Desmond Doss: Unarmed U.S. Army Combat Medic Saves 75 Soldiers

 December 18, 2023

Desmond Doss, a U.S. Army Combat medic, singlehandedly saved 75 soldiers in one of the bloodiest battles in World War II. The soldier, also a Seventh-day Adventist, did it all without a gun because he had taken a vow never to kill.

Of course, this begs the question, how did he manage to singlehandedly save almost a hundred men with no weapon?

Desmond Doss Army Training

Desmond Doss was a Seventh Day Adventist from Lynchburg, Va. He was the skinny, quiet kid who strictly observed the rules to not work on the Sabbath and never touch a gun. Yet, he decided to enlist in the Army, becoming a combat medic to do some good. However, his beliefs did not make him too popular.

In their eyes, a soldier who wouldn't touch a weapon was not very useful. Terry Benedict made a documentary about Doss called, The Conscientious Objector. Benedict said the Army made things difficult for Doss.

"It started out as harassment, and then it became abusive. They just saw him as a slacker. Someone who shouldn't have been allowed in the Army, and somebody who was their weakest link in the chain."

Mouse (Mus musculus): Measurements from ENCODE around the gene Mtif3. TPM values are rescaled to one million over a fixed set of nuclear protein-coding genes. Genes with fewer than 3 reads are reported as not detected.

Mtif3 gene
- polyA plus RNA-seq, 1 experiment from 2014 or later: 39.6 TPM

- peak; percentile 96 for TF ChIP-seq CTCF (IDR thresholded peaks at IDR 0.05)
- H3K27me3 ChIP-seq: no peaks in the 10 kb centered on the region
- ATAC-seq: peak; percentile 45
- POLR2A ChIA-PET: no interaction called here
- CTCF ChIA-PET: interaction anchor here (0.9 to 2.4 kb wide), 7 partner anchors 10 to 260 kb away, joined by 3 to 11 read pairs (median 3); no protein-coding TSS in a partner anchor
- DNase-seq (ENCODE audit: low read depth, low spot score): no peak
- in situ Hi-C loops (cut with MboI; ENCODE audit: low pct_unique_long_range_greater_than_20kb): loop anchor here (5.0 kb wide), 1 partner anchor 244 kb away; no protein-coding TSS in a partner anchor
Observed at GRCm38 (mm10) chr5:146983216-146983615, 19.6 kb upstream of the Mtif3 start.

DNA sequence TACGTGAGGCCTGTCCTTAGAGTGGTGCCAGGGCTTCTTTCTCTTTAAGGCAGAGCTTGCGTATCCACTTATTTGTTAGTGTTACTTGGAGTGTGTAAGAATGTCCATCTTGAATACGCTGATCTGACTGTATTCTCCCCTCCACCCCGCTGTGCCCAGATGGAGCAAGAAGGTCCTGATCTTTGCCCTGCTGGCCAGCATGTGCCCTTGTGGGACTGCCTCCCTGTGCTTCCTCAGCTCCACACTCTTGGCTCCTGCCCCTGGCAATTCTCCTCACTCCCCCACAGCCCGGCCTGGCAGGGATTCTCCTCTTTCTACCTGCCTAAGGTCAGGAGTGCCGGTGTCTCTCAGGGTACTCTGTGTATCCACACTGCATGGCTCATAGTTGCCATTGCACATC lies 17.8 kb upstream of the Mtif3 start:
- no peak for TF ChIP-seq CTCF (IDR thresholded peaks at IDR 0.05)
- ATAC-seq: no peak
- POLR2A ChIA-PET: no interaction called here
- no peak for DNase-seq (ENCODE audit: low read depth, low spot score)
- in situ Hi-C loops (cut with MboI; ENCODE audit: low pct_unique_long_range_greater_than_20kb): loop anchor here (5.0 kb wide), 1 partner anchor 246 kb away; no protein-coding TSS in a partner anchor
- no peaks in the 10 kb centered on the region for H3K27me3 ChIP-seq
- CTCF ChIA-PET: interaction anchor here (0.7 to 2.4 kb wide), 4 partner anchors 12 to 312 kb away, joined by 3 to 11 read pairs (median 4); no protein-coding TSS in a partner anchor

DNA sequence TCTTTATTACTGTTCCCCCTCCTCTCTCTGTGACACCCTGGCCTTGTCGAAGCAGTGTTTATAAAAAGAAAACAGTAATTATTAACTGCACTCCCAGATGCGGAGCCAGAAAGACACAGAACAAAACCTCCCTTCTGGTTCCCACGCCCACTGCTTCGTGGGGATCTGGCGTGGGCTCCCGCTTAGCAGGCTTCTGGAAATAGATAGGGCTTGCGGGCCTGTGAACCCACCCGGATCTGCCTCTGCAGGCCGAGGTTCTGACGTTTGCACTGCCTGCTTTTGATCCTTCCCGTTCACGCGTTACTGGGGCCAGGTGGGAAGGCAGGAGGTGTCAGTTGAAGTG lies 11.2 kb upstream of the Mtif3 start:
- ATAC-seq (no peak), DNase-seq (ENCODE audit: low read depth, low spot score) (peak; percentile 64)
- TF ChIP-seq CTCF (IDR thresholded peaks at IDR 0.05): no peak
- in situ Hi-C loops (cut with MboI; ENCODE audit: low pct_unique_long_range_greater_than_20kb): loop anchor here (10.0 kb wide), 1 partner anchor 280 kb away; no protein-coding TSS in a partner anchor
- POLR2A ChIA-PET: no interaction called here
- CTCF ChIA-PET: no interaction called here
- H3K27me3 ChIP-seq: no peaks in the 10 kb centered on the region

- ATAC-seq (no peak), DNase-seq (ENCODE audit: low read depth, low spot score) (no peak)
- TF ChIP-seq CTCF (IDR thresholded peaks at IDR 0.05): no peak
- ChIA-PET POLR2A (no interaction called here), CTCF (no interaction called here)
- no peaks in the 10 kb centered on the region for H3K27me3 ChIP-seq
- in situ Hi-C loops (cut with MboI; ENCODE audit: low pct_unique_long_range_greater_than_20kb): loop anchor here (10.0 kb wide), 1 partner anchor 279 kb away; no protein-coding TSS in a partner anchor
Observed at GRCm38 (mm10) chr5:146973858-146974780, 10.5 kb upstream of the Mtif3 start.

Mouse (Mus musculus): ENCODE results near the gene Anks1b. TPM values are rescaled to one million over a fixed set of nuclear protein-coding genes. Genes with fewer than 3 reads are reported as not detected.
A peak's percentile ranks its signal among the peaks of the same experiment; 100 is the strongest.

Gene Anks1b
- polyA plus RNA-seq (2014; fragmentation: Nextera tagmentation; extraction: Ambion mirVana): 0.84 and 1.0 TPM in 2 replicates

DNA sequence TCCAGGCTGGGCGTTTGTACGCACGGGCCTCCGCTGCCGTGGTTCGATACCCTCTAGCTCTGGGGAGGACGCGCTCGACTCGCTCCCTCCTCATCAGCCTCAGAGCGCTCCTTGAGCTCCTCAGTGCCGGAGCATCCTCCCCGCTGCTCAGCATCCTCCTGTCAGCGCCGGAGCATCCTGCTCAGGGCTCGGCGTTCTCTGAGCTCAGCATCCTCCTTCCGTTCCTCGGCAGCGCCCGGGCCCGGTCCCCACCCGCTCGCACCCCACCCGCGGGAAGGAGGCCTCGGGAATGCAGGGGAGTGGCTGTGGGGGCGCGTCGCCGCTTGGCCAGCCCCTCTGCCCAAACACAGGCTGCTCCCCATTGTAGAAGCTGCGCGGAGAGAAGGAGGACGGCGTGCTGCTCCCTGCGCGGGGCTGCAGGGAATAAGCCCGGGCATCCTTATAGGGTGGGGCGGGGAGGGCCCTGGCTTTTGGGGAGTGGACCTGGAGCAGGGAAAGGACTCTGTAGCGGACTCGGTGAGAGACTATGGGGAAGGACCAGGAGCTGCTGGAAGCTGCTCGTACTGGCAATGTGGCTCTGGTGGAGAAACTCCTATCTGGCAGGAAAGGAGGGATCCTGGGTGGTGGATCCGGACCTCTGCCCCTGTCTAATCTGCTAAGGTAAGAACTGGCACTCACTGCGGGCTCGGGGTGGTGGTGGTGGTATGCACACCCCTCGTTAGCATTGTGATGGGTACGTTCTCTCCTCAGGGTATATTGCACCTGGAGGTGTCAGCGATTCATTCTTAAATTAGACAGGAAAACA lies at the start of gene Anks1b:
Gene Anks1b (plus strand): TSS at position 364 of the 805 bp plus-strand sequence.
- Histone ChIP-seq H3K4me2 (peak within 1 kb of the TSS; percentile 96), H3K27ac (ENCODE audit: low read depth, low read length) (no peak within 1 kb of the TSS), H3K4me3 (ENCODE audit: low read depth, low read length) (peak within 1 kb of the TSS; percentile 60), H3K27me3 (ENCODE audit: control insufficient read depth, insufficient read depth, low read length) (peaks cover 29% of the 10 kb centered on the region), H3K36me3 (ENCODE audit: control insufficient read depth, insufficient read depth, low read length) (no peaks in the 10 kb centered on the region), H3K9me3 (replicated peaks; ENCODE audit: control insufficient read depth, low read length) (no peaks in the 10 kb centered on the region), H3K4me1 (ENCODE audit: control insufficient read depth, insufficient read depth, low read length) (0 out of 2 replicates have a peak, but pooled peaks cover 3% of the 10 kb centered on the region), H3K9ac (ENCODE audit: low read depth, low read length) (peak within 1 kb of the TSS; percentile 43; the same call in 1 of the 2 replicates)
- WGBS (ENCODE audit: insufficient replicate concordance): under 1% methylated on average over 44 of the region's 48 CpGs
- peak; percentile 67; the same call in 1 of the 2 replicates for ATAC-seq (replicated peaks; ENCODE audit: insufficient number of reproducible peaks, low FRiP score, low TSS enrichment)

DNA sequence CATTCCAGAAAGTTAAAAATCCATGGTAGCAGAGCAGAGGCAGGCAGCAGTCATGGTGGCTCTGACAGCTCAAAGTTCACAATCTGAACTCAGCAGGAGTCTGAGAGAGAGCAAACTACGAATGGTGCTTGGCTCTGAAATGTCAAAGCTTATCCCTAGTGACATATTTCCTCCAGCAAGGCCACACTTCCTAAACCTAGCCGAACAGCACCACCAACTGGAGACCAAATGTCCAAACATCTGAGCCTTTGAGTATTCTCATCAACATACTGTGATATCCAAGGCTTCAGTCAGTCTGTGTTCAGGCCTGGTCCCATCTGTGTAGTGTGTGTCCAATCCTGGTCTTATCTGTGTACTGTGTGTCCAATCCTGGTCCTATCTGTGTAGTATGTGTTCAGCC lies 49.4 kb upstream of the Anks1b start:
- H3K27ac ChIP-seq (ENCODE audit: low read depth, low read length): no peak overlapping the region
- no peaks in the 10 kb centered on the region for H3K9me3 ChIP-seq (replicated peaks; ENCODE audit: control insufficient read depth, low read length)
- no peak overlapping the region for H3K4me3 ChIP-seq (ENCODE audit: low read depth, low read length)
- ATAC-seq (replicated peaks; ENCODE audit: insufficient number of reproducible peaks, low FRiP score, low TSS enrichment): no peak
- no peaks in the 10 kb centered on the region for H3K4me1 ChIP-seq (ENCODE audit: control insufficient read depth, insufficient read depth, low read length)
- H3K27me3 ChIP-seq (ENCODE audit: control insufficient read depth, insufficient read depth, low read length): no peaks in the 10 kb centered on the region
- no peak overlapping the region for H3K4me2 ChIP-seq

Terry Benedict

In one interaction, Doss told Captain Jack Glover, " 'Don't ever doubt my courage because I will be right by your side saving life while you take life.' " Glover's response: " 'You're not going to be by my damn side if you don't have a gun.' "

Hacksaw Ridge

In 1945, the men had a treacherous feat ahead of them. They had to climb the steep, jagged cliff up to the top where the Japanese were waiting for them. The cliff was often called Hacksaw Ridge.

Mel Gibson re-created the ridge for his aptly named movie. Gibson said, "It was full of caves and holes, and the Japanese were dug in underground...The Japanese called it 'the rain of steel' because there was so much iron flying around."